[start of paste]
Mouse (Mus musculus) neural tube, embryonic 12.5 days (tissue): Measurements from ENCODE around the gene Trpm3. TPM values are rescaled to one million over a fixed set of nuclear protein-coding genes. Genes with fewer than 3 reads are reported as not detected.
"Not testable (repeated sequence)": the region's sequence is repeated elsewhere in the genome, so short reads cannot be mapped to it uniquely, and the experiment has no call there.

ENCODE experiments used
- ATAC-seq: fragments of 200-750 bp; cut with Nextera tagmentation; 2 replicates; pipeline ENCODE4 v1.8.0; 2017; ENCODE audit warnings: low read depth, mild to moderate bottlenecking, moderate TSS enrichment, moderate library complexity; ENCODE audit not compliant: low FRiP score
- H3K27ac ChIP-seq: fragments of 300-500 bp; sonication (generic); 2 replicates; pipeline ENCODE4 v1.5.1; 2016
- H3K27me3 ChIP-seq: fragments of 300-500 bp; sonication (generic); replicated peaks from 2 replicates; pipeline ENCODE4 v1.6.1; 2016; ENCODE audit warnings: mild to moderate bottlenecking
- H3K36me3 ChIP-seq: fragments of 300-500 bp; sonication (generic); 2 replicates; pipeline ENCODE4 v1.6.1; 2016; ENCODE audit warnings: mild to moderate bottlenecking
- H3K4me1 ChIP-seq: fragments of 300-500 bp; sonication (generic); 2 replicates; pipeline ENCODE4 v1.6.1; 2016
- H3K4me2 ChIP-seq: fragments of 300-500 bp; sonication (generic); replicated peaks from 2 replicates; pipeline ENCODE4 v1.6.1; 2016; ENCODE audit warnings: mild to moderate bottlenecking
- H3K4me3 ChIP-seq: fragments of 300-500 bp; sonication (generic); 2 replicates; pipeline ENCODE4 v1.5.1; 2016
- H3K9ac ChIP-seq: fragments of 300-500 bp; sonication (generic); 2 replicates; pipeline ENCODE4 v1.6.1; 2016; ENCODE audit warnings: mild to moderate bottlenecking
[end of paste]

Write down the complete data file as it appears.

Mouse (Mus musculus) neural tube, embryonic 12.5 days (tissue): Measurements from ENCODE around the gene Trpm3. TPM values are rescaled to one million over a fixed set of nuclear protein-coding genes. Genes with fewer than 3 reads are reported as not detected.
"Not testable (repeated sequence)": the region's sequence is repeated elsewhere in the genome, so short reads cannot be mapped to it uniquely, and the experiment has no call there.

ENCODE experiments used
- ATAC-seq: fragments of 200-750 bp; cut with Nextera tagmentation; 2 replicates; pipeline ENCODE4 v1.8.0; 2017; ENCODE audit warnings: low read depth, mild to moderate bottlenecking, moderate TSS enrichment, moderate library complexity; ENCODE audit not compliant: low FRiP score
- H3K27ac ChIP-seq: fragments of 300-500 bp; sonication (generic); 2 replicates; pipeline ENCODE4 v1.5.1; 2016
- H3K27me3 ChIP-seq: fragments of 300-500 bp; sonication (generic); replicated peaks from 2 replicates; pipeline ENCODE4 v1.6.1; 2016; ENCODE audit warnings: mild to moderate bottlenecking
- H3K36me3 ChIP-seq: fragments of 300-500 bp; sonication (generic); 2 replicates; pipeline ENCODE4 v1.6.1; 2016; ENCODE audit warnings: mild to moderate bottlenecking
- H3K4me1 ChIP-seq: fragments of 300-500 bp; sonication (generic); 2 replicates; pipeline ENCODE4 v1.6.1; 2016
- H3K4me2 ChIP-seq: fragments of 300-500 bp; sonication (generic); replicated peaks from 2 replicates; pipeline ENCODE4 v1.6.1; 2016; ENCODE audit warnings: mild to moderate bottlenecking
- H3K4me3 ChIP-seq: fragments of 300-500 bp; sonication (generic); 2 replicates; pipeline ENCODE4 v1.5.1; 2016
- H3K9ac ChIP-seq: fragments of 300-500 bp; sonication (generic); 2 replicates; pipeline ENCODE4 v1.6.1; 2016; ENCODE audit warnings: mild to moderate bottlenecking